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Travel Nursing and Compassion Fatigue

Travel Nursing and Compassion Fatigue

As a nurse, you are dedicated, caring and involved with your patients. The very factors that make you an good nurse can lead to burnout as you face pressure to take on increasing workloads while providing excellent patient care.

The Center for Disease Control (CDC) notes that healthcare workers are expected to deal with everything from time pressures, to the uncertainty of outcomes of infectious disease to dealing with difficult patients. This long-term stress can lead to physical, emotional and psychological symptoms.

According to the Compassion Fatigue Awareness Project unaddressed symptoms of compassion fatigue can impact the workplace in ways including:

  • High absenteeism
  • Inability for teams to work well together
  • Lack of flexibility among staff members
  • Negativity toward management
  • Lack of a vision for the future

How can Travel Nurses deal with Compassion Fatigue?

Travel Nurses have both an advantage and a disadvantage over full-time nurses dealing with job stressors. On the one hand, you can see a “light at the end of the tunnel” because your assignment has and end date. But since you are on the road, you may be separated from your typical stress relievers such as family and friends or familiar surroundings. It’ s important to create a strategy for dealing with stress no matter where you are.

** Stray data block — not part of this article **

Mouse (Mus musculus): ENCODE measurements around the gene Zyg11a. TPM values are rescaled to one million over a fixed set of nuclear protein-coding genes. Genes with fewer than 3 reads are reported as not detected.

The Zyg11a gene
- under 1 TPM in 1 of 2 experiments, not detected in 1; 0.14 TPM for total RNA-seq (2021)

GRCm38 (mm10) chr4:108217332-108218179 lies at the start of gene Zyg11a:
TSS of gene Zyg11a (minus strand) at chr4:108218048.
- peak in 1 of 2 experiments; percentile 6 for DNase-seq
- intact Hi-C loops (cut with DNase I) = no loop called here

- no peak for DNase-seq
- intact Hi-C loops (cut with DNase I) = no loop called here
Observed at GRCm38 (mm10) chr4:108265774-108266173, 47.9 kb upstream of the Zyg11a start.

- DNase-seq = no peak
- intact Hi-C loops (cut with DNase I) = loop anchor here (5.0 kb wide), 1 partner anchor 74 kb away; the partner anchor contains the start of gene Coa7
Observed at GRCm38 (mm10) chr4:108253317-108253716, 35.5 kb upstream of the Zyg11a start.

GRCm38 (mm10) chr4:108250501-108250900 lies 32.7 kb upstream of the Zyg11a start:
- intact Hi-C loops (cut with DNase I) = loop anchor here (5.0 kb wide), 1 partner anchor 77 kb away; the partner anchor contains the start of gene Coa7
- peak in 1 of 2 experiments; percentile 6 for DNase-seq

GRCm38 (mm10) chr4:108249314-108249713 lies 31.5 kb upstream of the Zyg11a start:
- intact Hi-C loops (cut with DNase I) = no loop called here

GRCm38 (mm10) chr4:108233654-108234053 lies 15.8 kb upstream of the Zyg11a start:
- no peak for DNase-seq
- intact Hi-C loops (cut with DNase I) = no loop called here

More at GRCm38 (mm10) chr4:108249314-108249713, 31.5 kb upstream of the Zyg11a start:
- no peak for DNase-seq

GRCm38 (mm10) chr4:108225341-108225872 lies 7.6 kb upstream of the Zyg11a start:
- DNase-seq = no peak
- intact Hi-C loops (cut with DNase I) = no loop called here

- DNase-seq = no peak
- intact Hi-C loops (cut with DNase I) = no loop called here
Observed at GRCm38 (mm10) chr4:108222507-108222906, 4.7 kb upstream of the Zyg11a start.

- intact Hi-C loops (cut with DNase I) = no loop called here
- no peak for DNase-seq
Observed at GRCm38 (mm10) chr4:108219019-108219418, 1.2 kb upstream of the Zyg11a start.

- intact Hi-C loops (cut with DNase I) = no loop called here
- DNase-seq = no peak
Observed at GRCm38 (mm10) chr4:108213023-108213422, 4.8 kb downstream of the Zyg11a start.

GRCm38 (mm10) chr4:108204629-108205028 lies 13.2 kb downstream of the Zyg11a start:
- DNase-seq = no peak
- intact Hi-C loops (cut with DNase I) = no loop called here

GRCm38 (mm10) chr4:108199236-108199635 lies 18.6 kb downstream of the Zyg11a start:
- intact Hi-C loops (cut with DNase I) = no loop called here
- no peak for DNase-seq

Some Stress Relievers to Try:

  • Bring along a piece of home. A favorite pillow, lotion or blanket may be comfort items you can rely on to remind you of home.
  • Incorporate exercise into your schedule. Sure, you spend all day on your feet, often lifting heavy patients or equipment, but exercise is proven to reduce stress. Opt for what works best for you. Slow, meditative yoga stretches may relax you or try burning off some adrenaline with a good hard run.
  • Investigate your local area for places to relax. If water calms you, try walking near a lake, river or ocean. Enjoy the outdoors in a local park or browse a local bookstore or museum.
  • Treat yourself. Enjoy a nice dinner out rather than eating on the counter at home. Look for entertainment bargains and enjoy a movie, play or sporting event. If you are attending on your own you can often find single seats available even at the last minute.
  • Nurture your spiritual side. If you are religious (or even if you are not), you may take comfort in a local church. Try meditation, read inspirational books or watch uplifting videos.
  • Invite a coworker for coffee. You may find that others are going through the same struggles as you are. Enjoying a few laughs or commiserating with a colleague may help.

If typical stress relievers don’t seem to be making a difference in how you are feeling, contact your relationship manager. They can offer advice or put you in touch with local professionals who can help you with Compassion Fatigue.

Think you’ve got what it takes to be a travel nurse? If you’re an RN with at least two years of recent professional experience, we’d like to talk. Take a look at some of our travel nurse opportunities or contact one of MedPro Healthcare Staffing’s recruiters to learn more.


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